Coast plays prominent role in saving endangered brown pelicans

OCEAN SPRINGS, MS

They glide so gracefully over the Mississippi Sound and their landings look smooth and effortless.  Even on a cold winter’s day, you can catch them plunging for fish or perching with their friends on a pier.  One large flock likes to hang out at the Ocean Springs Harbor.

“When flying, they’re the most majestic beautiful birds you ever saw,” said Doug Hunt, a Refuge Ranger for the U.S. Fish & Wildlife Service. “When doing anything else, they’re pretty laughable. They’re clumping around.”

Hunt has worked closely with brown pelicans for the past 12 years.  He remembers those years when the pelicans were not so plentiful.

“I moved to Biloxi in 1986,” Hunt said. “I saw two pelicans that year, and I worked on Ship Island all summer.”

Brown pelicans were actually nowhere to be found in Mississippi or Louisiana in the early 60s. The birds were slaughtered for their feathers and their eggs were harvested.  Another threat was the massive loss of coastal habitat.  Then in the late 50s, the pelicans endured the devastating effects of the pesticide DDT.

“It was DDT coming down the Mississippi River, Pearl River and all this, and getting in the fish and then getting in the birds. The problem was it would weaken the birds’ eggs and the birds would not be able to raise babies. It was a pretty big scare,” said Hunt.

The birds were placed on the Endangered Species List in 1970. DDT was banned shortly after that. Nesting sites were established and barrier island restoration became a national priority.

Ordinary citizens and conservation organizations also joined the fight to save the pelicans.  The Wildlife Care and Rescue Center in Jackson County was founded in 1994. Director Alison Sharpe and about a dozen volunteers help save sick or injured animals.

“We probably, on average, take somewhere between 20 to 50 pelicans in a year.  Just since the beginning of this year, we had eight of them come in,” said Sharpe. “As far as we know, we are the only wildlife center along the coast that does deal with rehabilitation of pelicans. They’re one of my favorite birds.”

Her latest patient is a feisty juvenile pelican that was found on the Pascagoula beach several weeks ago.  It has a broken leg and wing.

“The break was right in the elbow joint,” said Sharpe as she held up the bird’s wing.

But the bird was found too late. Its injuries were so severe, it will never fly again.

“She may walk with a limp all the time,” Sharpe said.

But Sharpe finds comfort in the fact that so many others have been returned to the wild.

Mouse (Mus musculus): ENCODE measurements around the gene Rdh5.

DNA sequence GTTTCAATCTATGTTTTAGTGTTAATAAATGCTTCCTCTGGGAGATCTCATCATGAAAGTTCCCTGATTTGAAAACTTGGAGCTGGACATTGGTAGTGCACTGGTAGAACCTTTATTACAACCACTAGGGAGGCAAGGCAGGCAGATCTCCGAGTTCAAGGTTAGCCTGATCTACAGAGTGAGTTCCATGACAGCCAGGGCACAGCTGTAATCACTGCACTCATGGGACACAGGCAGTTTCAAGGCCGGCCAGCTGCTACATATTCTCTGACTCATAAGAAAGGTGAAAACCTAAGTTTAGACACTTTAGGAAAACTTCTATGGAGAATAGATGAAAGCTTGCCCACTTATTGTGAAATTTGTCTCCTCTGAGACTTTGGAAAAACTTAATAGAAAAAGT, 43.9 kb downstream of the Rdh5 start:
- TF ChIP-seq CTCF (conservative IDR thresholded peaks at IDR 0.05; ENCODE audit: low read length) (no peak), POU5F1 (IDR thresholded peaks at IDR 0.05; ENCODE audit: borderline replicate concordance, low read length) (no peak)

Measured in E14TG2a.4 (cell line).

“They’ve made such a wonderful comeback and I think that people that care about wildlife and the environment, they need to really help by rescuing and rehabing.  That’s where my passion lies,” said Sharpe.

The signature birds came soaring back from the brink of extinction.  Dr. Mark LaSalle is the director of the Pascagoula River Audubon Center. The group has been tracking the pelican population.

“The first records of the return of brown pelicans came from the annual Christmas bird count in 1983 and I think they recorded three pelicans that year.  Now, that’s not necessarily the total, but that’s what they saw that day.  I think last year, there were 370 or so pelicans,” said LaSalle.

According to federal wildlife officials, the number of brown pelicans once fell to around 10,000. The birds have made such a remarkable comeback, last December, they were removed from the Endangered Species List.         

Even though the brown pelican was taken off the list, the birds are not quite out of danger yet.  This year, they’re placed on a mandatory monitoring program.  Which means for the next ten years, they’ll be closely watched to make sure the population continues to recover.

“It’s a good indicator that the system is healthy,” said LaSalle.  “Because they were endangered, they were almost extinct, and they’ve come back.  That to me is just beautiful to watch.”

“I think it’s impressive. It took 40 years, but it works. We’ve done it.  It’s a success,” said Hunt.  

There are more than 650,000 brown pelicans across the Gulf and Pacific Coast, as well as in the Caribbean and Latin America.

Brown pelicans don’t like to nest in Mississippi.  Like us humans, they come here to feast on the wonderful seafood from the Mississippi Sound.

By Trang Pham-Bui (WLOX)

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